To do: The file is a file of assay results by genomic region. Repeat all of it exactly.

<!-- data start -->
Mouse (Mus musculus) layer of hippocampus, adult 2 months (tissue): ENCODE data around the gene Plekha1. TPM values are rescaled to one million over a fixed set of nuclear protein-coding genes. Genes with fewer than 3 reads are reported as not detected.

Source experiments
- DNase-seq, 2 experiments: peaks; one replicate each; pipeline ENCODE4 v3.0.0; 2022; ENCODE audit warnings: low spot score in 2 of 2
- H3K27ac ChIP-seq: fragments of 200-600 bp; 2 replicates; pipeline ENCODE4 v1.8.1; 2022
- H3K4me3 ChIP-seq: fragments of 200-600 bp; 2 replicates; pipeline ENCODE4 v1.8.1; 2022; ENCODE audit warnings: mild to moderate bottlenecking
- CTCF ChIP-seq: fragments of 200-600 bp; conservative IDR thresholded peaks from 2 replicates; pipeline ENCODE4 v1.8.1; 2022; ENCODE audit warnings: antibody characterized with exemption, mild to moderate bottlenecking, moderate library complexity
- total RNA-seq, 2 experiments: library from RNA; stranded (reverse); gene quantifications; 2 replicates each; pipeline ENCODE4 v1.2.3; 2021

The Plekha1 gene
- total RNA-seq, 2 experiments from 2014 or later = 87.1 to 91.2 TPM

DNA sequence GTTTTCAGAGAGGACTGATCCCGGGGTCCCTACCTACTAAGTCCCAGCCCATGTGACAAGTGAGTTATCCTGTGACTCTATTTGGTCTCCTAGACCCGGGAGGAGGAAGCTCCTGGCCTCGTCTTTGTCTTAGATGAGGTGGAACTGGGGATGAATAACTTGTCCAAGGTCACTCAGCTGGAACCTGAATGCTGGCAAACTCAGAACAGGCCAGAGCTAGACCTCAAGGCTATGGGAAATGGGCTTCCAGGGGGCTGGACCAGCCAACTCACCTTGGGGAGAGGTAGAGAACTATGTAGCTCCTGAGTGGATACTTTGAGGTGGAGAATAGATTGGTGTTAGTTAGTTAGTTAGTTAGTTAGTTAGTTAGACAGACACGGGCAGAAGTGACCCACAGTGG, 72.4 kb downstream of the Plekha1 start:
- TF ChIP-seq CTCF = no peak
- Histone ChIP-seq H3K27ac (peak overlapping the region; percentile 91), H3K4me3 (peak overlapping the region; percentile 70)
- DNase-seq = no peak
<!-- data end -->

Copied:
Mouse (Mus musculus) layer of hippocampus, adult 2 months (tissue): ENCODE data around the gene Plekha1. TPM values are rescaled to one million over a fixed set of nuclear protein-coding genes. Genes with fewer than 3 reads are reported as not detected.

Source experiments
- DNase-seq, 2 experiments: peaks; one replicate each; pipeline ENCODE4 v3.0.0; 2022; ENCODE audit warnings: low spot score in 2 of 2
- H3K27ac ChIP-seq: fragments of 200-600 bp; 2 replicates; pipeline ENCODE4 v1.8.1; 2022
- H3K4me3 ChIP-seq: fragments of 200-600 bp; 2 replicates; pipeline ENCODE4 v1.8.1; 2022; ENCODE audit warnings: mild to moderate bottlenecking
- CTCF ChIP-seq: fragments of 200-600 bp; conservative IDR thresholded peaks from 2 replicates; pipeline ENCODE4 v1.8.1; 2022; ENCODE audit warnings: antibody characterized with exemption, mild to moderate bottlenecking, moderate library complexity
- total RNA-seq, 2 experiments: library from RNA; stranded (reverse); gene quantifications; 2 replicates each; pipeline ENCODE4 v1.2.3; 2021

The Plekha1 gene
- total RNA-seq, 2 experiments from 2014 or later = 87.1 to 91.2 TPM

DNA sequence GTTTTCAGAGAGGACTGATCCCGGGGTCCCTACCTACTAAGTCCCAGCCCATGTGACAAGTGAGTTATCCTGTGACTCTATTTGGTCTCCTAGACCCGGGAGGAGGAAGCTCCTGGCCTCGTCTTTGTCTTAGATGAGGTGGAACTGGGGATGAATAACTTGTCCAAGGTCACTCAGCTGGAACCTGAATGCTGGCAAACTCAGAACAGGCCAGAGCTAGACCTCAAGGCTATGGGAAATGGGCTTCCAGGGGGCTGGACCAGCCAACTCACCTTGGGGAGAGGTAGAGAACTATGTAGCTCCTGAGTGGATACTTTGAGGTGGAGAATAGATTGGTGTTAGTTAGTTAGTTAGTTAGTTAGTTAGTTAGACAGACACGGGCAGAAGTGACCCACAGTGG, 72.4 kb downstream of the Plekha1 start:
- TF ChIP-seq CTCF = no peak
- Histone ChIP-seq H3K27ac (peak overlapping the region; percentile 91), H3K4me3 (peak overlapping the region; percentile 70)
- DNase-seq = no peak